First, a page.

Many parents are unsure of what to expect for their child after primary school. It is a significant change that faces students and can be challenging for parents as much as their children. In this Year 7 High School Survival Guide, we outline the changes and expectations that Year 7 students face as they begin High School.
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In this article we discuss:
An Overview of Year 7
Year 6 vs Year 7 – The differences
What is Stage 4?
NA-PLAN in Year 7
Subjects studied in Year 7 at school
What to expect for Year 7 English
What to expect for Year 7 Mathis
How to achieve a smooth transition into Year 7
An overview of Year 7
Year 7 is the first year of high school and is a big step in a child’s journey to adulthood. Students who have been the oldest in their school will once more be the youngest as they transition into high school. Year 7 students have new challenges ahead, and also exciting opportunities.
Year 6 vs Year 7
Many parents are unsure of differences between Year 6 and Year 7. Here’s a table to help you understand the differences:
In Year 7, students will:
Have several different specialist teachers
Will take different subjects in different classrooms
Will need to follow a subject timetable to know what subject they had and which classroom it will be in
Study compulsory subjects such as English
Study elective subjects like languages or drama
Need to carry their various tools with them as they move from classroom to classroom around the High-School campus
As you can see, students need to deal with significant changes.
In Year 7, students will need to grasp new skills and engage in new study practices such as self-directed learning and research.
These new responsibilities will require a new level of organisation, preparation, and dedication from your child.
What is Stage 4?
The NEW Education Standards Authority (NESA) divides the learning outcomes for students into 6 Stages for Kindergarten to Year 12. You need to be aware that:
Each Stage is comprised of two grades, i.e Stage 4 is comprised of both Years 7 and 8.
Each Stage has a specific list of Outcomes. These are the specific skills, and levels of attainment for those skills, that students should achieve for that Stage.
The syllabus is structured so that students consistently accrue and develop skills between Kindergarten and Year 12.
We will look at some specific Stage 4 outcomes as we discuss the English and Mathematics syllabuses.
More information about Stage 4 can be found on the NESA website.
NA-PLAN in High School and Year 7
Parents of students from Australian Primary Schools may already be familiar with NA-PLAN (National Assessment Program – Literacy and Numeracy). NA-PLAN is a series of assessments throughout the school grades designed to track children’s literacy and numeracy skills.
Here’s what you need to know about NAPLAN:
NA-PLAN is tested in Years 3, 5, 7, and 9
Students sit standardized exams for English and Mathis to assess their literacy and numeracy
NA-PLAN assesses students to ensure that they meet the minimum standards for each Stage through school
NA-PLAN is sorted into 10 Bands. Students in Year 9 will need to score a Band 8 or above in all areas to qualify for the HSC
During Year 7, students will have a NA-PLAN assessment in May
The NESA website has comprehensive information on NA-PLAN
The Website for the National Assessment Program has detailed information on NA-PLAN. They also have practice papers for parents and students
Previous NA-PLAN results can be found here on the NA-PLAN site
For English, students must answer:
Write a persuasive text
Compose a creative text
For Mathematics, students must answer questions on:
Adding, subtracting, multiplying, and dividing
Matrix courses cover the skills that are assessed in NAPLAN, and will give your child confidence going into these compulsory exams.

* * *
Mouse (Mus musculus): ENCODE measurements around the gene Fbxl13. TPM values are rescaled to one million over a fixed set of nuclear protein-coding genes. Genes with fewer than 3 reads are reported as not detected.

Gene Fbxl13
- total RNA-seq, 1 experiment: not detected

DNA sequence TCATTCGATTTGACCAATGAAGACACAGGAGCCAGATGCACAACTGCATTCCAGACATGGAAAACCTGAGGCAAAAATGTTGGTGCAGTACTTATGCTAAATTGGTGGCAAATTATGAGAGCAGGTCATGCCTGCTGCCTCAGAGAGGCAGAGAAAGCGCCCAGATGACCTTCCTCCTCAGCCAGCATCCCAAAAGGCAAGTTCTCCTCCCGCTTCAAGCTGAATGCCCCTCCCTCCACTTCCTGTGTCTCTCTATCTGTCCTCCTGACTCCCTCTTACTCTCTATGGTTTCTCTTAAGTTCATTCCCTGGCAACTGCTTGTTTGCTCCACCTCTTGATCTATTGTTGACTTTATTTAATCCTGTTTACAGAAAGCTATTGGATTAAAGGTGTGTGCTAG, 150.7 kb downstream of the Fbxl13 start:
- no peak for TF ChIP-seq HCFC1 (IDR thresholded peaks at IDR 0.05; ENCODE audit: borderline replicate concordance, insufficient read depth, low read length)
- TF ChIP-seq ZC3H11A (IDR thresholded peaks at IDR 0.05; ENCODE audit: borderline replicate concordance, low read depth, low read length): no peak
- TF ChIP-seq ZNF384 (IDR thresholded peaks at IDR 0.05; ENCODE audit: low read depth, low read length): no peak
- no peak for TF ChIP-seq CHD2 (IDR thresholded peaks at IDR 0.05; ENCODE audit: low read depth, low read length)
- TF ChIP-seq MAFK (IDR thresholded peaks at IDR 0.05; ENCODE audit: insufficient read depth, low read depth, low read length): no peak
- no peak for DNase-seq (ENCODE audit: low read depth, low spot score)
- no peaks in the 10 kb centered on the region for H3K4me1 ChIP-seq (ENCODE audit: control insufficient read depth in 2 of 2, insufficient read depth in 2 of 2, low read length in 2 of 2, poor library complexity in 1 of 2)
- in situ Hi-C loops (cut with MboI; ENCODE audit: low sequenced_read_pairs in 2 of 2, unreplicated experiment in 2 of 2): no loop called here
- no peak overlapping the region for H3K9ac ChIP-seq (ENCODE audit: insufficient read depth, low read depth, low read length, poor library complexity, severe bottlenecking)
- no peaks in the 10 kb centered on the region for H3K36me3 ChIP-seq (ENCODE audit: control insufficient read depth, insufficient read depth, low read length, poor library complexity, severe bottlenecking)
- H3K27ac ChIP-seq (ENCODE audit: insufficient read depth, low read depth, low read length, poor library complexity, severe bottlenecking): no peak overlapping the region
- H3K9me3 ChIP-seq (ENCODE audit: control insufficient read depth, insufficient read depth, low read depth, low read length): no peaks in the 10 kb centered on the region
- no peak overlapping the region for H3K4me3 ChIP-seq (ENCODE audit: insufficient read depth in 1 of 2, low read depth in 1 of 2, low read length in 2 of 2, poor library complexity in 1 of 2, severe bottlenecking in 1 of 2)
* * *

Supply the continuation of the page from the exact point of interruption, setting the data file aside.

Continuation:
Subjects studied in Year 7
Year 7 students learn the following compulsory subjects:
Your child’s school and teachers will also select elective subjects for them to study. These elective subjects will be drawn from these broad subject areas:
Human Society and Its Environment
Personal Development, Health, and Physical Education (PDHPE)
Technological and Applied Studies
Students will need to follow a timetable to know which subject they have at what time on any given day. Sometimes they may even have the same subject in different classrooms on different days. For example:
Year 7 English
In Year 7 English, students will be presented with more complex texts than they have previously encountered. They will need to understand techniques like metaphors and innuendo and spot them in texts. Students will need to start forming their own opinions about the characters, settings, and events in these texts.
NESA has provided a set of specific outcomes for Stage 4 English. Matrix Theory Books are designed to help students achieve the complete list of Stage 4 Outcomes:
Responds to and composes texts for understanding, interpretation, critical analysis, imaginative expression and pleasure
Effectively uses a widening range of processes, skills, strategies and knowledge for responding to and composing texts in different media and technologies
Uses and describes language forms, features and structures of texts appropriate to a range of purposes, audiences and contexts
Makes effective language choices to creatively shape meaning with accuracy, clarity and coherence
Thinks imaginatively, creatively, interpretively and critically about information, ideas and arguments to respond to and compose texts
Identifies and explains connections between and among texts
Demonstrates understanding of how texts can express aspects of their broadening world and their relationships within it
Identifies, considers and appreciates cultural expression in texts
Uses, reflects on and assesses their individual and collaborative skills for learning
These outcomes translate into the skills that students need to develop during school. Let’s have a look at how the subjects, and skills required, differ between Year 6 and Year 7:
Students will need to produce in depth written responses that use paragraph structures to convey complex ideas.
It is important for students to read continually throughout Year 7. This means reading texts that are not studied at school this will continue to hone students skills for reading, comprehension, and analysis. At Matrix, students study a variety of text types to specifically address the the Stage 4 outcomes.